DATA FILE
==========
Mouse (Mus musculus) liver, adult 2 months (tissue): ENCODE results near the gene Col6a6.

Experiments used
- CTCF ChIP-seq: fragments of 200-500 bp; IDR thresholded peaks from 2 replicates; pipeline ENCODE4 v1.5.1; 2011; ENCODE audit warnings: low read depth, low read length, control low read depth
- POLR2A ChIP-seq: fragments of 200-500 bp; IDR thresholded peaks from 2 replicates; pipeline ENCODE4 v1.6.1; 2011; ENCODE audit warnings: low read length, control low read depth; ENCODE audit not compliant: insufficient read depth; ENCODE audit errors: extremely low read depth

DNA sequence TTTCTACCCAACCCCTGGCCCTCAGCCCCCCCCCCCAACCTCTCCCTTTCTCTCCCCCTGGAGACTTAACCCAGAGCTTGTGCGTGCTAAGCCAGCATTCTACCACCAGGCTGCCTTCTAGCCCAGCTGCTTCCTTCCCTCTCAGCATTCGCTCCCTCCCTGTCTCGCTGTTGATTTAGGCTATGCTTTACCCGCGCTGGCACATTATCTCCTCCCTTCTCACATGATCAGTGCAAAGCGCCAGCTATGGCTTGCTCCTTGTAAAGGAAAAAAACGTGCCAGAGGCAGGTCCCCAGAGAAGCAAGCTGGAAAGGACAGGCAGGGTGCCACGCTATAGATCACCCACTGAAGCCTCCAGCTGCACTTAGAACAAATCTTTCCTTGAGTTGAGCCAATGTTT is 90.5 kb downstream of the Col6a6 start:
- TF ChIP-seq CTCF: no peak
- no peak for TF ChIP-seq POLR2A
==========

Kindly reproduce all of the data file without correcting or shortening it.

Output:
Mouse (Mus musculus) liver, adult 2 months (tissue): ENCODE results near the gene Col6a6.

Experiments used
- CTCF ChIP-seq: fragments of 200-500 bp; IDR thresholded peaks from 2 replicates; pipeline ENCODE4 v1.5.1; 2011; ENCODE audit warnings: low read depth, low read length, control low read depth
- POLR2A ChIP-seq: fragments of 200-500 bp; IDR thresholded peaks from 2 replicates; pipeline ENCODE4 v1.6.1; 2011; ENCODE audit warnings: low read length, control low read depth; ENCODE audit not compliant: insufficient read depth; ENCODE audit errors: extremely low read depth

DNA sequence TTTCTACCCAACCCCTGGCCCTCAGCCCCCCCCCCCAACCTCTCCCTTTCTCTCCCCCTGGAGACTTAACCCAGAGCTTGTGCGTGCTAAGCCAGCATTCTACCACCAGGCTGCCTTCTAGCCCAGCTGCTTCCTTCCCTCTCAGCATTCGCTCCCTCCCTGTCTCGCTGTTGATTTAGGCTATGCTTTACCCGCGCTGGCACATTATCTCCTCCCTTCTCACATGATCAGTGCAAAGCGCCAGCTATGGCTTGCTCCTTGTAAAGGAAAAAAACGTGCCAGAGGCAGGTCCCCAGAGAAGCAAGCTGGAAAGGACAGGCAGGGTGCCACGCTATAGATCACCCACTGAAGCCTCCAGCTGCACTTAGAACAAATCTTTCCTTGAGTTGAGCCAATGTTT is 90.5 kb downstream of the Col6a6 start:
- TF ChIP-seq CTCF: no peak
- no peak for TF ChIP-seq POLR2A